Owen Gleiberman

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For 2,482 reviews, this critic has graded:
  • 66% higher than the average critic
  • 2% same as the average critic
  • 32% lower than the average critic
On average, this critic grades 4.5 points higher than other critics. (0-100 point scale)

Owen Gleiberman's Scores

  • Movies
  • TV
Average review score: 66
Highest review score: 100 Pete Seeger: The Power of Song
Lowest review score: 0 An Everlasting Piece
Score distribution:
2482 movie reviews
    • 90 Metascore
    • 60 Owen Gleiberman
    Paterson, Jarmusch’s wee dramatic curio starring Adam Driver as a New Jersey bus driver – his name is Paterson, and he lives in Paterson — is a movie that’s all too aware of how much it diverges from contemporary tempo. That’s because the entire film is a self-conscious anachronism.
    • 84 Metascore
    • 50 Owen Gleiberman
    Maddin chops it up into a feature-length antique-bloodsucker video, and the result takes hold neither as dance nor as silent horror dream.
    • 83 Metascore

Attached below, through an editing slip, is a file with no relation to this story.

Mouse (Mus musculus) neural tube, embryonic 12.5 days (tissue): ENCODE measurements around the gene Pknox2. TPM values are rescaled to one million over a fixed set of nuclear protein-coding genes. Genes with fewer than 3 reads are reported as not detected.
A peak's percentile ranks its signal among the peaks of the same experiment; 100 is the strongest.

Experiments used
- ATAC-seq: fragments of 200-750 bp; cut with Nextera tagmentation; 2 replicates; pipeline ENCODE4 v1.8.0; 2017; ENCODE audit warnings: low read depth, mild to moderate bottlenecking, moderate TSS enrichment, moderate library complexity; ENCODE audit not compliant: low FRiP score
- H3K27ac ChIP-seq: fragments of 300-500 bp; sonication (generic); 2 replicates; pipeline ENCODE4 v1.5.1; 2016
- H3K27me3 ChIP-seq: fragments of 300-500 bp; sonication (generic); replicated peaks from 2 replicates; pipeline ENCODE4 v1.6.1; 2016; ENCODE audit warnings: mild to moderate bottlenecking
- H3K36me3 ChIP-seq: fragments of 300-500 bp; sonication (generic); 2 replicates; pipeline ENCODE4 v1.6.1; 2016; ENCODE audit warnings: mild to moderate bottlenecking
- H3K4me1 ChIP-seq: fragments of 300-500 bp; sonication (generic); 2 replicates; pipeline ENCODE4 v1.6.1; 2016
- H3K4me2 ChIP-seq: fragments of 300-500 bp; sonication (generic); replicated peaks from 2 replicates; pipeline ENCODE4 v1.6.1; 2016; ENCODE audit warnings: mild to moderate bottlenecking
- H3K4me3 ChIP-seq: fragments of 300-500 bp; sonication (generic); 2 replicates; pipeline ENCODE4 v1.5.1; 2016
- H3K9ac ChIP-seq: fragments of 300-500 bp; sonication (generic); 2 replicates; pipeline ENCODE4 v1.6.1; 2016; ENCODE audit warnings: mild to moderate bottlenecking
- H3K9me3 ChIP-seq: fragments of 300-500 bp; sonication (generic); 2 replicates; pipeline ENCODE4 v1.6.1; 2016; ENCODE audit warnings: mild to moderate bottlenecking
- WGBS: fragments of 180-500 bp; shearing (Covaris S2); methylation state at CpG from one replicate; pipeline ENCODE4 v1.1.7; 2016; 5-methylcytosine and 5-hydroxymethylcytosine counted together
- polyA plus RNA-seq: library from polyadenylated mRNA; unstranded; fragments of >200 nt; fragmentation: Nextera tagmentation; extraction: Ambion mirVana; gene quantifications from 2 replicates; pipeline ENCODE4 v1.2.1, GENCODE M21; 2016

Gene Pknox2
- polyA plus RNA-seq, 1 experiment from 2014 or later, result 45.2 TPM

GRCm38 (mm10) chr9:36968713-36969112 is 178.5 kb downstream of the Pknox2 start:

• 60 Owen Gleiberman
    20th Century Women is an endless chain of anecdotes, and though many individual moments are winning, the movie as a whole is rudderless. It never achieves an emotional power surge.
    • 82 Metascore
    • 50 Owen Gleiberman
    It is also glib, shallow, and monotonous, a movie that spends so much time sanctifying its hero that, despite his "innocence," he ends up seeming about as vulnerable as Superman.
    • 82 Metascore
    • 50 Owen Gleiberman
    If random arty blood thrills are your cup of fear, perhaps you'll enjoy Let the Right One In, a Swedish head-scratcher that has a few creepy images but very little holding them together.
    • 81 Metascore
    • 50 Owen Gleiberman
    Regrettably, the film's story is so busy yet flat that the effect isn't magical -- it's more like watching the tale of some very enchanted wallpaper.
    • 80 Metascore
    • 50 Owen Gleiberman
    If you're going to get on the wavelength of Little Miss Sunshine, you've got to be able to enjoy a comedy in which the characters fit into hermetically cute, predetermined sitcom slots.
    • 79 Metascore
    • 58 Owen Gleiberman